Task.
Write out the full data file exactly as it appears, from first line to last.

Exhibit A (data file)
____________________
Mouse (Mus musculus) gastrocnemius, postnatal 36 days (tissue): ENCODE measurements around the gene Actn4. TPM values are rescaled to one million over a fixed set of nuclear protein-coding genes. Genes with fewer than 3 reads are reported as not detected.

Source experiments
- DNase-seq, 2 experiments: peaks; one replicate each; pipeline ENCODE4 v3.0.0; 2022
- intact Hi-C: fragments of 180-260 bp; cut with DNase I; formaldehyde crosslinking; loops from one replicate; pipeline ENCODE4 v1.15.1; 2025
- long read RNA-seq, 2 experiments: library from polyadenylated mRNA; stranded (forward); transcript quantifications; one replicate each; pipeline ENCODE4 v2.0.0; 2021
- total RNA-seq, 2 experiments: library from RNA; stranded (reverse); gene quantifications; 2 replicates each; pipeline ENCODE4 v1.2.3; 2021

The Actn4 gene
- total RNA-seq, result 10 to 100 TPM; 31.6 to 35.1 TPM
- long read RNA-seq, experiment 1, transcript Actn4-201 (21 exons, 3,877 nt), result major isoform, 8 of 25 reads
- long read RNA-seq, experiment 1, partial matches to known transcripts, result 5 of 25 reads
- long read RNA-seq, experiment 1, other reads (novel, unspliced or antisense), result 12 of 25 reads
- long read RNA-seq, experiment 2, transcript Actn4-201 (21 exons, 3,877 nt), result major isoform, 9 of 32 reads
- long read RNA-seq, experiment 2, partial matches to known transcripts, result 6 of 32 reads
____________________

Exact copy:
Mouse (Mus musculus) gastrocnemius, postnatal 36 days (tissue): ENCODE measurements around the gene Actn4. TPM values are rescaled to one million over a fixed set of nuclear protein-coding genes. Genes with fewer than 3 reads are reported as not detected.

Source experiments
- DNase-seq, 2 experiments: peaks; one replicate each; pipeline ENCODE4 v3.0.0; 2022
- intact Hi-C: fragments of 180-260 bp; cut with DNase I; formaldehyde crosslinking; loops from one replicate; pipeline ENCODE4 v1.15.1; 2025
- long read RNA-seq, 2 experiments: library from polyadenylated mRNA; stranded (forward); transcript quantifications; one replicate each; pipeline ENCODE4 v2.0.0; 2021
- total RNA-seq, 2 experiments: library from RNA; stranded (reverse); gene quantifications; 2 replicates each; pipeline ENCODE4 v1.2.3; 2021

The Actn4 gene
- total RNA-seq, result 10 to 100 TPM; 31.6 to 35.1 TPM
- long read RNA-seq, experiment 1, transcript Actn4-201 (21 exons, 3,877 nt), result major isoform, 8 of 25 reads
- long read RNA-seq, experiment 1, partial matches to known transcripts, result 5 of 25 reads
- long read RNA-seq, experiment 1, other reads (novel, unspliced or antisense), result 12 of 25 reads
- long read RNA-seq, experiment 2, transcript Actn4-201 (21 exons, 3,877 nt), result major isoform, 9 of 32 reads
- long read RNA-seq, experiment 2, partial matches to known transcripts, result 6 of 32 reads